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Marine biology

      Marine biology is the scientific study of organisms in the ocean or other marine or brackish bodies of water. Given that in biology many phyla, families and genera have some species that live in the sea and others that live on land, marine biology classifies species based on the environment rather than on taxonomy. Marine biology differs from marine ecology as marine ecology is focused on how organisms interact with each other and the environment, while biology is the study of the organisms themselves.

Irresponsible financing

While more than a billion people worldwide depend on the oceans for food and livelihood, many governments continue to provide subsidies to their fishing fleets to overfish our oceans.

However, our vested economic interests in pursuing healthy fisheries is enormous!

Marine problems: Tourism & coastal development

Humans may live in almost every corner of the globe, but our favourite place is the sea. As coastlines around the world are steadily turned into new housing, holiday homes, and tourist developments, this intense human presence is taking a huge toll on marine ecosystems and species.

Beautiful coastlines disappearing under concrete

Marine problems: Oil & gas

Important reserves of oil and gas are located under the sea floor in many parts of the world.

UNSUSTAINABLE FISHING

UNSUSTAINABLE FISHING

Valuable fish stocks, as well as a whole host of other marine life, are severely threatened by overfishing. The global fishing fleet is 2-3 times larger than what the oceans can sustainably support. In other words, people are taking far more fish out of the ocean than can be replaced by those remaining.

Our oceans are being plundered

As a result of overfishing:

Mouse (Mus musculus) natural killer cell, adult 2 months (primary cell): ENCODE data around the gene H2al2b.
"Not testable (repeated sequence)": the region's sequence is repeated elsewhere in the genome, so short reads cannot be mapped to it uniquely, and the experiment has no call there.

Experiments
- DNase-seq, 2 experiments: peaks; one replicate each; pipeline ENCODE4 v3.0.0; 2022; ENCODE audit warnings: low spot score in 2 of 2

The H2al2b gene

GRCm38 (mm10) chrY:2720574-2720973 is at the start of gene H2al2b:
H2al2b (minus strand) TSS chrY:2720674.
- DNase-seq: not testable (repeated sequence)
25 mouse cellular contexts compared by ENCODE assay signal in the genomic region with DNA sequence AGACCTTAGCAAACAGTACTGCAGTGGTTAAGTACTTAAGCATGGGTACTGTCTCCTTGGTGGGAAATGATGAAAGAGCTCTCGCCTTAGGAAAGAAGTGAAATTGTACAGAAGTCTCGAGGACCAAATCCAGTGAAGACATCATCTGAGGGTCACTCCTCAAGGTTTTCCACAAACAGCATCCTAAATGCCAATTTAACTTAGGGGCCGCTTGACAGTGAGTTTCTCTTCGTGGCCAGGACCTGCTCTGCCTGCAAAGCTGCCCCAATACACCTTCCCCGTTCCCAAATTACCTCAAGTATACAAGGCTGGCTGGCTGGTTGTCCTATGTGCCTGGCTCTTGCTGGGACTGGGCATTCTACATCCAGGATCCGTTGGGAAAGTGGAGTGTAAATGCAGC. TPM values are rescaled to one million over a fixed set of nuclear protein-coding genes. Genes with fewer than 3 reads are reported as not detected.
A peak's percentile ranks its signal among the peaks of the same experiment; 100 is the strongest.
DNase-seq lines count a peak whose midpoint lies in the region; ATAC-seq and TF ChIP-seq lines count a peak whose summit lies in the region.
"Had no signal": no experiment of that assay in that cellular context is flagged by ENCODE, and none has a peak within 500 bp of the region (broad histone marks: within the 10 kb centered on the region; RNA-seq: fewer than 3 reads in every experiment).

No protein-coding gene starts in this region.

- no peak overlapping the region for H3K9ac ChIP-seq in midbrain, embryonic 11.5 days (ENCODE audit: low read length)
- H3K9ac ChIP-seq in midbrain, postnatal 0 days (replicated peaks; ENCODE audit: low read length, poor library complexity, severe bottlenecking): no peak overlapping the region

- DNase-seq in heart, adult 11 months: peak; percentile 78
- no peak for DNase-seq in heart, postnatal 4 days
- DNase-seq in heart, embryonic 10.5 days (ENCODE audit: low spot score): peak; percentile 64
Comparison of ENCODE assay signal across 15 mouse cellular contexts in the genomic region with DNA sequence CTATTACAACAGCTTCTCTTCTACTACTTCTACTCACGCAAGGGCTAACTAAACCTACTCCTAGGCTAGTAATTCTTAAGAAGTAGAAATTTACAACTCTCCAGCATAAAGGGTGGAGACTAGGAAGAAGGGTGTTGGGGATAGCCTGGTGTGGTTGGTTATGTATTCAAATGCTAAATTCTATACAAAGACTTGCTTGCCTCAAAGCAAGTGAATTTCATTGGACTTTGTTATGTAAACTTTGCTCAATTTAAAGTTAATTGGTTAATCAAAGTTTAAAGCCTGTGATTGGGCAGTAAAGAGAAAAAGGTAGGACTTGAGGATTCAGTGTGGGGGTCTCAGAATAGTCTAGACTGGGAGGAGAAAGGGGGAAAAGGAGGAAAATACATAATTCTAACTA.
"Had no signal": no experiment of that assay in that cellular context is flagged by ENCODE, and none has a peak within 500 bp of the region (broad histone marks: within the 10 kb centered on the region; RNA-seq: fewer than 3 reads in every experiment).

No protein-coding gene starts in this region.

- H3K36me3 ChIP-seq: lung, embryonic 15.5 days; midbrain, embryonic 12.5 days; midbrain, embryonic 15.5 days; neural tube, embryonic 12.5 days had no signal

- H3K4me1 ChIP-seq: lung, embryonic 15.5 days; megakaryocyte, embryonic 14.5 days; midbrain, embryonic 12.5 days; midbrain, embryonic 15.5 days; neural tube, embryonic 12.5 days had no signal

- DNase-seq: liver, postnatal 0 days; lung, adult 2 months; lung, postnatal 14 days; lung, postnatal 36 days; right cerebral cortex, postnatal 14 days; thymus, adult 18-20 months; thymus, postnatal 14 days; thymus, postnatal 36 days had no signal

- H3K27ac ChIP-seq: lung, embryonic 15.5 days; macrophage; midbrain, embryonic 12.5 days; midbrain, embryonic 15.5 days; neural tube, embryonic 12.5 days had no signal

53% of the world’s fisheries are fully exploited, and 32% are overexploited, depleted, or recovering from depletion

Climate change

The marine environment is already registering the impacts of climate change. The current increase in global temperature of 0.7°C since pre-industrial times is disrupting life in the oceans, from the tropics to the poles.

Marine problems

Oil spills
A staggering amount of waste - much of which has only existed for the past 60 years or so - enters the oceans each year.

Over 80% of marine pollution comes from land-based activities.
From plastic bags to pesticides - most of the waste we produce on land eventually reaches the oceans, either through deliberate dumping or from run-off through drains and rivers. This includes:

Distribution factors

       An active research topic in marine biology is to discover and map the life cycles of various species and where they spend their time. Marine biologists study how the ocean currents, tides and many other oceanic factors affect ocean life forms, including their growth, distribution and well-being. This has only recently become technically feasible with advances in GPS and newer underwater visual devices.

Seamounts

       Marine life also flourishes around seamounts that rise from the depths, where fish and other sea life congregate to spawn and feed.

Trenches

       The deepest recorded oceanic trenches measure to date is the Mariana Trench, near the Philippines, in the Pacific Ocean at 10,924 m (35,838 ft). At such depths, water pressure is extreme and there is no sunlight, but some life still exists. A white flatfish, a shrimp and a jellyfish were seen by the American crew of the bathyscaphe Trieste when it dove to the bottom in 1960.

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